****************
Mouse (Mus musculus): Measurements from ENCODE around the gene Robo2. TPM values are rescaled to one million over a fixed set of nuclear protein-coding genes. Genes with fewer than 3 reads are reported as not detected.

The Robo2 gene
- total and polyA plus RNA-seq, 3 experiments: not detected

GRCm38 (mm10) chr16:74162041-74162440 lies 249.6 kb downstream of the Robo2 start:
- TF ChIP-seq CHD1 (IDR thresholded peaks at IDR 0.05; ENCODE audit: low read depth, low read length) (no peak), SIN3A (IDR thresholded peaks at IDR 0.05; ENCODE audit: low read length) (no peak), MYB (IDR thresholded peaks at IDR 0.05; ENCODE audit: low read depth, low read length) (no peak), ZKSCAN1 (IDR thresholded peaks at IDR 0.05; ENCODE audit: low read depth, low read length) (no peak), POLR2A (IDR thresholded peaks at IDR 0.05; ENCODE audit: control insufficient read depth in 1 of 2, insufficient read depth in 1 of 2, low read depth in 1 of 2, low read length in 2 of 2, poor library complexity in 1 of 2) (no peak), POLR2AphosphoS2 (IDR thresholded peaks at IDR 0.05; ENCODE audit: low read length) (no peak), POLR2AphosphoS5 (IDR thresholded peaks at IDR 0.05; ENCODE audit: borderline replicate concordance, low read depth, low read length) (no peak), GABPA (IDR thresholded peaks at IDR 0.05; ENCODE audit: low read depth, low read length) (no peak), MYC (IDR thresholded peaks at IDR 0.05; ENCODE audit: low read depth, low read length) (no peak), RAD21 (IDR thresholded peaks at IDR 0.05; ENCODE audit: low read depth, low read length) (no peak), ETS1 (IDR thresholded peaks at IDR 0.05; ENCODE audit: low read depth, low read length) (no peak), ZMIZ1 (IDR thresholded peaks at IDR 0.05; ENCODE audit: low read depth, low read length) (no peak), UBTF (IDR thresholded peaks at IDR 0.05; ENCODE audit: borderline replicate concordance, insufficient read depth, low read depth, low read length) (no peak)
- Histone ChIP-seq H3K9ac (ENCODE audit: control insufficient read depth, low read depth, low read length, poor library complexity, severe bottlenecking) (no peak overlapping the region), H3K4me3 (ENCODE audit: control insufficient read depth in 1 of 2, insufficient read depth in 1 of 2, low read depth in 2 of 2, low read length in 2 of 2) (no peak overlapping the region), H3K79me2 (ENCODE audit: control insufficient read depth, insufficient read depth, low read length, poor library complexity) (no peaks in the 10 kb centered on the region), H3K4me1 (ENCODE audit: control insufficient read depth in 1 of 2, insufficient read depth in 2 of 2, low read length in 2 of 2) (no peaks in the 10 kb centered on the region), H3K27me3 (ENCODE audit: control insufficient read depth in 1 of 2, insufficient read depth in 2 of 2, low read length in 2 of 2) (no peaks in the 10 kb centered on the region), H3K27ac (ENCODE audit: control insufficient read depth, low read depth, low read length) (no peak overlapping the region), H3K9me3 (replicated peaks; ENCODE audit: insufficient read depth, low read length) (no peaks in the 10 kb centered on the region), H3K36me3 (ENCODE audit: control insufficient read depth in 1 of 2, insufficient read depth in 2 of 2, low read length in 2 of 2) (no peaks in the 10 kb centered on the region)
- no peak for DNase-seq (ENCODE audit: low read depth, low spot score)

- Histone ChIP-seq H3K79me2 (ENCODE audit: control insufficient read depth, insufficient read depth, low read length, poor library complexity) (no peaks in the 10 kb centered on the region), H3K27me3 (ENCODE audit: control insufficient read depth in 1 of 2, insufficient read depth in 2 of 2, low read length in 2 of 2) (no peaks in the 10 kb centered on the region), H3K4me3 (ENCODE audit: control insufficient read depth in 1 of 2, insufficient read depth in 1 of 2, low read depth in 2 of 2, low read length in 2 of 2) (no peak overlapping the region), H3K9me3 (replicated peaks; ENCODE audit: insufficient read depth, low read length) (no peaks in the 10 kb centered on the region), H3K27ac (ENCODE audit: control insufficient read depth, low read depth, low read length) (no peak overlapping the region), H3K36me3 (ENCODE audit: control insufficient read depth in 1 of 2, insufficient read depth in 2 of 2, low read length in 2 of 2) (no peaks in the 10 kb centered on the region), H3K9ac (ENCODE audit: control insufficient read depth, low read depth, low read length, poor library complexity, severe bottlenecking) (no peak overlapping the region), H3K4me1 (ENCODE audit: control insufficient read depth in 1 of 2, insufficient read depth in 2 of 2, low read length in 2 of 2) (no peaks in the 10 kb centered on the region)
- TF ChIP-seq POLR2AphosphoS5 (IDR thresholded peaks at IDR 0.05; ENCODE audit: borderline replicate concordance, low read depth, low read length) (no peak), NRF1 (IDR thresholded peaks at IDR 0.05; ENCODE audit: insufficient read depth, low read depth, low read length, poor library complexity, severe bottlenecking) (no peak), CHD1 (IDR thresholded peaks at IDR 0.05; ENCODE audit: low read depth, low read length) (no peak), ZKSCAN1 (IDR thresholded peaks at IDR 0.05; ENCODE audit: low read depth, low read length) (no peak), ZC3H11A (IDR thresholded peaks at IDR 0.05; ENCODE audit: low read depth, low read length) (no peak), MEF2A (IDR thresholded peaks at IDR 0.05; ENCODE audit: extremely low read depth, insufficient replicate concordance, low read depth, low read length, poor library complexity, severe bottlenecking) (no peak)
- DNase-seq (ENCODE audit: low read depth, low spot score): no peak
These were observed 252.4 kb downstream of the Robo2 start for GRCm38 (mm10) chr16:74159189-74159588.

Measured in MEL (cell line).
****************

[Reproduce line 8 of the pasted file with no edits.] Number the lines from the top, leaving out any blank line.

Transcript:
- Histone ChIP-seq H3K79me2 (ENCODE audit: control insufficient read depth, insufficient read depth, low read length, poor library complexity) (no peaks in the 10 kb centered on the region), H3K27me3 (ENCODE audit: control insufficient read depth in 1 of 2, insufficient read depth in 2 of 2, low read length in 2 of 2) (no peaks in the 10 kb centered on the region), H3K4me3 (ENCODE audit: control insufficient read depth in 1 of 2, insufficient read depth in 1 of 2, low read depth in 2 of 2, low read length in 2 of 2) (no peak overlapping the region), H3K9me3 (replicated peaks; ENCODE audit: insufficient read depth, low read length) (no peaks in the 10 kb centered on the region), H3K27ac (ENCODE audit: control insufficient read depth, low read depth, low read length) (no peak overlapping the region), H3K36me3 (ENCODE audit: control insufficient read depth in 1 of 2, insufficient read depth in 2 of 2, low read length in 2 of 2) (no peaks in the 10 kb centered on the region), H3K9ac (ENCODE audit: control insufficient read depth, low read depth, low read length, poor library complexity, severe bottlenecking) (no peak overlapping the region), H3K4me1 (ENCODE audit: control insufficient read depth in 1 of 2, insufficient read depth in 2 of 2, low read length in 2 of 2) (no peaks in the 10 kb centered on the region)